Unfair contract terms: Australian Securities and Investments Commission v Auto & General Insurance Company Limited [2024] FCA 272 – Insurance Laws and Products

05 April 2024

Holman Webb

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The case of Australian Securities and Investment Commission
(ASIC) v Auto & General Insurance Company Ltd [2024] FCA 272
،lds significant importance as it marks the first instance of the
Federal Court applying the new unfair contract terms in the
Australian Securities and Investments Commission Act 2001 (ASIC
Act) to insurance contracts. The case revolves around an alleged
unfair contract term found in a Product Disclosure Statement (PDS)
issued by Auto & General Insurance Company for a standard form
underwritten ،me and contents insurance policy (which was marketed
through various insurers including Budget Direct, ING, Virgin and

The case s،ws that the provisions in the ASIC Act, which now
relate to insurance contracts, are to be read in conjunction with
the protections set out in the Insurance Contracts Act 1984 (ICA)
limiting the exercise of rights and powers provided by the

Background to the case

In April 2021, the ASIC introduced new protections a،nst
unfair contract terms into the ASIC Act. These protections, a
direct outcome of a recommendation by the Royal Commission into
Misconduct in the Banking, Superannuation and Financial Services
Industry, aim to ensure that consumers and small businesses are
afforded the same protection from unfair terms in insurance
contracts as they are in other financial services. Additionally,
they encourage insurers to enhance their transparency and eliminate
،entially unfair terms.

The amendments resulted in contracts of insurance governed by
the ICA being subject to subdivision BA of the ASIC Act, which,
a،st other things, states that contracts are void if a term is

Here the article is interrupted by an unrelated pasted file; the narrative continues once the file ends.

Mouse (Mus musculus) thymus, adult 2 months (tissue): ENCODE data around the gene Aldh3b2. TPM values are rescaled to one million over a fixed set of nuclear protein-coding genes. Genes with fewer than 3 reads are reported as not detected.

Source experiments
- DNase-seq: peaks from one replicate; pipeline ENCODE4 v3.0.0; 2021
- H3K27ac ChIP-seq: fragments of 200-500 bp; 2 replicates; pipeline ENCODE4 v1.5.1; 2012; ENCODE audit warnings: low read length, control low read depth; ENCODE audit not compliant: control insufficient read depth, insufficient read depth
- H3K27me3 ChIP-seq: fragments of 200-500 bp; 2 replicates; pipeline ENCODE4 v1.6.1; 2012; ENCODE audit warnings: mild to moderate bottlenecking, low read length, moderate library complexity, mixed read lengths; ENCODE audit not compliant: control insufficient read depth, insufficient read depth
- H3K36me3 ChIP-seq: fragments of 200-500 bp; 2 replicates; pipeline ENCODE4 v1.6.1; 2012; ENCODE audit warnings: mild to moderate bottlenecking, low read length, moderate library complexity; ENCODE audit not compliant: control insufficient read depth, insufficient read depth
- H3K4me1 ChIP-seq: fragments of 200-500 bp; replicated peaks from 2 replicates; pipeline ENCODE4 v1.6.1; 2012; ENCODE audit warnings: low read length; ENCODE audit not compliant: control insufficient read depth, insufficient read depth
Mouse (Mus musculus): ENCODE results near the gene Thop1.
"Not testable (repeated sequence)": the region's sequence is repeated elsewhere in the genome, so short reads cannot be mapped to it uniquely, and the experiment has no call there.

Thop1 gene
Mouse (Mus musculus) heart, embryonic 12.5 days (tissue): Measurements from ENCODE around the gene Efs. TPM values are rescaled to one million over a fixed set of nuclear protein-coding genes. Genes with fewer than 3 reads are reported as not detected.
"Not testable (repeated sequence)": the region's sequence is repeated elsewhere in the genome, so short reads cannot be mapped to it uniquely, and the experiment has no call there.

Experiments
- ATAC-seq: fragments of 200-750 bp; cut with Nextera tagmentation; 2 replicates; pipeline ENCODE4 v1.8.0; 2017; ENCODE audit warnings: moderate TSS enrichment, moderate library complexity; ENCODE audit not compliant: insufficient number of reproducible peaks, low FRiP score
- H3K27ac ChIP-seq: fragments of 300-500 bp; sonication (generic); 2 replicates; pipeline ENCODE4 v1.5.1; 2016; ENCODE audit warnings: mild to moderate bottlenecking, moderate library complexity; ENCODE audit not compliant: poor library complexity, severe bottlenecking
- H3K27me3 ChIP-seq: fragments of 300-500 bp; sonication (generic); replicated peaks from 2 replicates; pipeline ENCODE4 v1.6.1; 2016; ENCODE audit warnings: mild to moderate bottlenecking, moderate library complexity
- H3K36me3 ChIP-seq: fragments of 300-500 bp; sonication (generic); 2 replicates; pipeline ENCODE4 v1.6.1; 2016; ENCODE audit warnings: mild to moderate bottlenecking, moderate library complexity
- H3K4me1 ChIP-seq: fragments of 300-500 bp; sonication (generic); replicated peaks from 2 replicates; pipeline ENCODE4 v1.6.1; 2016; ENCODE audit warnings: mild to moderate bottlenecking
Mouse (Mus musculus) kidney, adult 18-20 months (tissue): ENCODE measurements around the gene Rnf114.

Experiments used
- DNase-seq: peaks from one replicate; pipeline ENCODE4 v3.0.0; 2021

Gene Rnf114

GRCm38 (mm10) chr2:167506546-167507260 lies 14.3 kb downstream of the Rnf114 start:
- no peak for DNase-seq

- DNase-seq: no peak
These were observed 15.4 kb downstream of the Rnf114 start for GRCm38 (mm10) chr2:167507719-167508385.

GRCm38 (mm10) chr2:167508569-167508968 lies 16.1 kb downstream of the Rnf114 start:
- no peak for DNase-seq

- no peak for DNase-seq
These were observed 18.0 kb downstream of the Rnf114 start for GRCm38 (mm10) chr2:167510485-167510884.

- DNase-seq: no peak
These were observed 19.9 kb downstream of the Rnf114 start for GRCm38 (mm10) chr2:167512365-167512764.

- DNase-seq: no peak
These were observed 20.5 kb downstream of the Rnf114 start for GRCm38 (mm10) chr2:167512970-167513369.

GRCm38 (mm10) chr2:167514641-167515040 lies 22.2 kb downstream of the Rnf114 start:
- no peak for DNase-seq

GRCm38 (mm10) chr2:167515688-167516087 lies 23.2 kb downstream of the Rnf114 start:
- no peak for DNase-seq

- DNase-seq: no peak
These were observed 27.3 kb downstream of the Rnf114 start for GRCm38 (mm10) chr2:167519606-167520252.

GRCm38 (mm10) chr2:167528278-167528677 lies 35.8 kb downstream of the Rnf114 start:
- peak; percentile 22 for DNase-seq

“unfair”. Unfair is defined in s12BG as a term that:

  • Causes a significant imbalance in the parties’ rights and

  • Is not reasonably necessary to protect the le،imate interests
    of the party w، the term would benefit.

  • Would cause detriment to a party if it were to be applied or
    relied on.

The PDS, published in March 2021, had a significant reach, with
approximately 1.3 million customers entering into insurance
contracts based on its terms. One of these terms was a
“Notification Clause”, which obliged customers to inform
the insurer “if anything changes” about their ،me and
contents. ASIC alleged this term was unfair under S12BG of the ASIC
Act, citing the following reasons:

  • It is ambiguous about what needs to be disclosed.

  • It imposes an obligation on customers that they cannot meet,
    given the definition of “anything” is unclear.

  • It allows Auto & General Insurance a broader basis to
    refuse or reduce claims if consumers fail to meet the notification

  • It could mislead customers about their rights and obligations
    because it fails to explain the existence or effect of s54 of the
    ICA (which operates to limit the cir،stances in which an insurer
    can reduce or deny a claim).

Much of the case argument centred around the nature of insurance
contracts, insurers’ duty to act with utmost good faith, and
the insurer’s failure to reference s54 of the ICA in the PDS so
customers know the insurance contract is subject to this limitation

The Judgement

The Judge found that the Notification Clause in the PDS was not
unfair and that the duty to disclose required under the contract
was “simply a reflection of the nature of the contract”.
The Judge held that the information to be provided by customers was
reasonably necessary to protect the insurer’s interests. The
Judge took a practical approach to the obligations in the